Last January 11, the Council of Ministers approved the Draft Law aimed to promote mediation, which will change its voluntary nature to obligatory. Parties in dispute will have to attend a mandatory informative and exploratory session during the six months prior to the filing of the lawsuit in an assessed number of matters.
The aim is to accelerate and reduce the costs of the parties (the presence of a lawyer or solicitor is not required), as well as alleviate the workload of the courts. This out-of-court mediation will be taken as a necessary step to access the judicial route. However, this will not imply an obligation to undergo a complete mediation process or to reach an agreement that puts an end to the litigation.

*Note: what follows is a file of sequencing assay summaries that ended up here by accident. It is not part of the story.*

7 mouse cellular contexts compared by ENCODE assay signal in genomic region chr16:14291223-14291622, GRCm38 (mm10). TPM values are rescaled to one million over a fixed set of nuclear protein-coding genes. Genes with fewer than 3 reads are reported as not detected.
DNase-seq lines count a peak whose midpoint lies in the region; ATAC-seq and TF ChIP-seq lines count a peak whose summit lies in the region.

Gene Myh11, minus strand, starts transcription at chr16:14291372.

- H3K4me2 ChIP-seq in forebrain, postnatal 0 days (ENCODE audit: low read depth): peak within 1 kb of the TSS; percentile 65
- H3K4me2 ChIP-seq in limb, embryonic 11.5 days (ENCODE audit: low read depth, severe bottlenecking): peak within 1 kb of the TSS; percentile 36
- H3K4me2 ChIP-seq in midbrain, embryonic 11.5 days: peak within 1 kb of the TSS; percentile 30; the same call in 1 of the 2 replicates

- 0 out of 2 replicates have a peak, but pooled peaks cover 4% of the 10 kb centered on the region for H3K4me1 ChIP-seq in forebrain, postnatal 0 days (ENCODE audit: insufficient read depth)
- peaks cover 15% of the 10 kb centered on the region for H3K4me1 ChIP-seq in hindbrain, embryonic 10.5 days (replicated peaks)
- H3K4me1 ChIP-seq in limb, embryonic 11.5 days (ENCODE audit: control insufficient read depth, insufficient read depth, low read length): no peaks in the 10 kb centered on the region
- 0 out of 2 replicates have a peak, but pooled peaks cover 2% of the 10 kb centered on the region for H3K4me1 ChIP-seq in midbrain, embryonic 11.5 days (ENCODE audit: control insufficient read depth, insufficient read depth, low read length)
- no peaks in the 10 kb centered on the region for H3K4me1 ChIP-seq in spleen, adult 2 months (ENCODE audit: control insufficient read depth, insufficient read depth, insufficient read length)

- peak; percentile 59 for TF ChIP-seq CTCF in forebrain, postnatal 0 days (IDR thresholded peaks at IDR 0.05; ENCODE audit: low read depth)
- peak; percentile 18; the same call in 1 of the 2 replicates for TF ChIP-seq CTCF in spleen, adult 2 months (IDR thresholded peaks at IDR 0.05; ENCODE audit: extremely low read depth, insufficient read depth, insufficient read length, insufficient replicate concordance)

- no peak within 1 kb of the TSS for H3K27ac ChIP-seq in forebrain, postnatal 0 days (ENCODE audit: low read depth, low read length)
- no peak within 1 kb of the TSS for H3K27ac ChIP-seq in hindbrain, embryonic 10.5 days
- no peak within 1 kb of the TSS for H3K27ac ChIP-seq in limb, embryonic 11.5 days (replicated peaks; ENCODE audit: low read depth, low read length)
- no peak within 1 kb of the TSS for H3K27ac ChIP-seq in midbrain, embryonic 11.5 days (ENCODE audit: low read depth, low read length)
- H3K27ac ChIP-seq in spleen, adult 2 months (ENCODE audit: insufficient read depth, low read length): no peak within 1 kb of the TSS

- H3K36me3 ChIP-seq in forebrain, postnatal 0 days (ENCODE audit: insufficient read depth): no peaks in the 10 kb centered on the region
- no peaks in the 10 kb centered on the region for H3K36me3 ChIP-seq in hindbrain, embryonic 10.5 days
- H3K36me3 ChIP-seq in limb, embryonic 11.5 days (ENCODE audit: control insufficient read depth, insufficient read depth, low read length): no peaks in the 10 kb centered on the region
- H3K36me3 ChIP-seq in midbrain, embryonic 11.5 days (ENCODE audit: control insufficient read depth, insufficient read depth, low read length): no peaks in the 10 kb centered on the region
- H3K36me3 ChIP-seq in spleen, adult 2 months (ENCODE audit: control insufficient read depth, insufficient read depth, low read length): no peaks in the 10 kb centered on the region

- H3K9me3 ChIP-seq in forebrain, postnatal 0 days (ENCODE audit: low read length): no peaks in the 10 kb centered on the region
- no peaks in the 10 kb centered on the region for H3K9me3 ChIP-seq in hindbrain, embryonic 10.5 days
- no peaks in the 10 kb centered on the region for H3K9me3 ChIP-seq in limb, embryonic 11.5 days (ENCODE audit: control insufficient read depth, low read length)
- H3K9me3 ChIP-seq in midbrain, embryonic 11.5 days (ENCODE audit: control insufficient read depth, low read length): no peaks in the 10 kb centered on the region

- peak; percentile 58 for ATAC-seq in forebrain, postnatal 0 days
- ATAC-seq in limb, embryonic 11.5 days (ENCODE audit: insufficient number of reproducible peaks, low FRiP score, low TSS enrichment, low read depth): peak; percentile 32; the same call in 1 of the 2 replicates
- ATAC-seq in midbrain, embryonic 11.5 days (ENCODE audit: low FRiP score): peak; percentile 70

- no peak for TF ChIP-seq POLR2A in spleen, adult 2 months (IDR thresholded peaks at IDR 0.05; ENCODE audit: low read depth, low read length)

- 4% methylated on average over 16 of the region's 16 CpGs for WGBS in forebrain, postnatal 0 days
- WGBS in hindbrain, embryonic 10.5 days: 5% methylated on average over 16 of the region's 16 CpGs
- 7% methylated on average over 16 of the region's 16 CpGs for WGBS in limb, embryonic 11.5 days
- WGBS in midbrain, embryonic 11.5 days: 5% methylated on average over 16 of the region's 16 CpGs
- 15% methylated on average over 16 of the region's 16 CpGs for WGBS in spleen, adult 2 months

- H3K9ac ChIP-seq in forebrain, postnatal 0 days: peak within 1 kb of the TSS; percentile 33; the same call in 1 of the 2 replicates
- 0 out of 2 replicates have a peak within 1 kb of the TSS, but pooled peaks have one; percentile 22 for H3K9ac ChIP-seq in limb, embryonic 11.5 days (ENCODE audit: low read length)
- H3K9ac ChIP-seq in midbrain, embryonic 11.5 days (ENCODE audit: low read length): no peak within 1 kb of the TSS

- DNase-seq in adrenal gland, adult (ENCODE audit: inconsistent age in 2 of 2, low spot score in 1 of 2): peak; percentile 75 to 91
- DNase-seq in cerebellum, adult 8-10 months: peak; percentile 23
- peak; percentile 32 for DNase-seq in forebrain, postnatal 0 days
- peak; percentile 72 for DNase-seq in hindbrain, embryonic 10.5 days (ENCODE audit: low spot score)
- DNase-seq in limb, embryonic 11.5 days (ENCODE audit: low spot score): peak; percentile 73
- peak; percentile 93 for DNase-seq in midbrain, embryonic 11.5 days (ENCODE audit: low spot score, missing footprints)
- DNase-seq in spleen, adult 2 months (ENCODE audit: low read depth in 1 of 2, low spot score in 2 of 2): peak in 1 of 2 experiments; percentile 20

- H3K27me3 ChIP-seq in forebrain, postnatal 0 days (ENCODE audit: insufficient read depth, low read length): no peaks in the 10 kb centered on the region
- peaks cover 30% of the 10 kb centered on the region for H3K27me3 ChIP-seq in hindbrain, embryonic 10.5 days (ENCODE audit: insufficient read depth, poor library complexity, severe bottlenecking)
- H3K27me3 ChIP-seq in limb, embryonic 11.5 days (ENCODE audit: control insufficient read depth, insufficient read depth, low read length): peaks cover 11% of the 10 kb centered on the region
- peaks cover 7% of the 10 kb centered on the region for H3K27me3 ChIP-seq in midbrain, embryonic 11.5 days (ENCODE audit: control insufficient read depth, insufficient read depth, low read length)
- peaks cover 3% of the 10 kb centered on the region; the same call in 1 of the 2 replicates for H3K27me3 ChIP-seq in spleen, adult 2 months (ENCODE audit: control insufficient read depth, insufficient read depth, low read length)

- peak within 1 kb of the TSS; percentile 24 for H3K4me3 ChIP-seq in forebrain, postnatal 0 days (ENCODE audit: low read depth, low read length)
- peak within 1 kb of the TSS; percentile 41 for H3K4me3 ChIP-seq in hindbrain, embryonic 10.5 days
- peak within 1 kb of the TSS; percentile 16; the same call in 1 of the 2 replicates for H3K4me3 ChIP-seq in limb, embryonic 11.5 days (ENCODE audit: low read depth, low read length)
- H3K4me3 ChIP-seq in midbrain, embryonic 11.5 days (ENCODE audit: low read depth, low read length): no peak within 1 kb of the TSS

The matters subject to the obliged mediation procedure are framed within civil and commercial matters and are characterized by responding to conflicts arising from personal or commercial relationships sustained over time. These matters are:
This new Regulation will enter into force three years after its publication in the Official State Gazette (BOE) in order to ensure sufficient time for adjustment of the regulatory framework and to encourage the presence of mediators in all judicial districts. Within one year of the publication of the law, it is also foreseen that the faculties of Law and related degrees will implement compulsory trainings on mediation.
Written by: Cristina García Alzina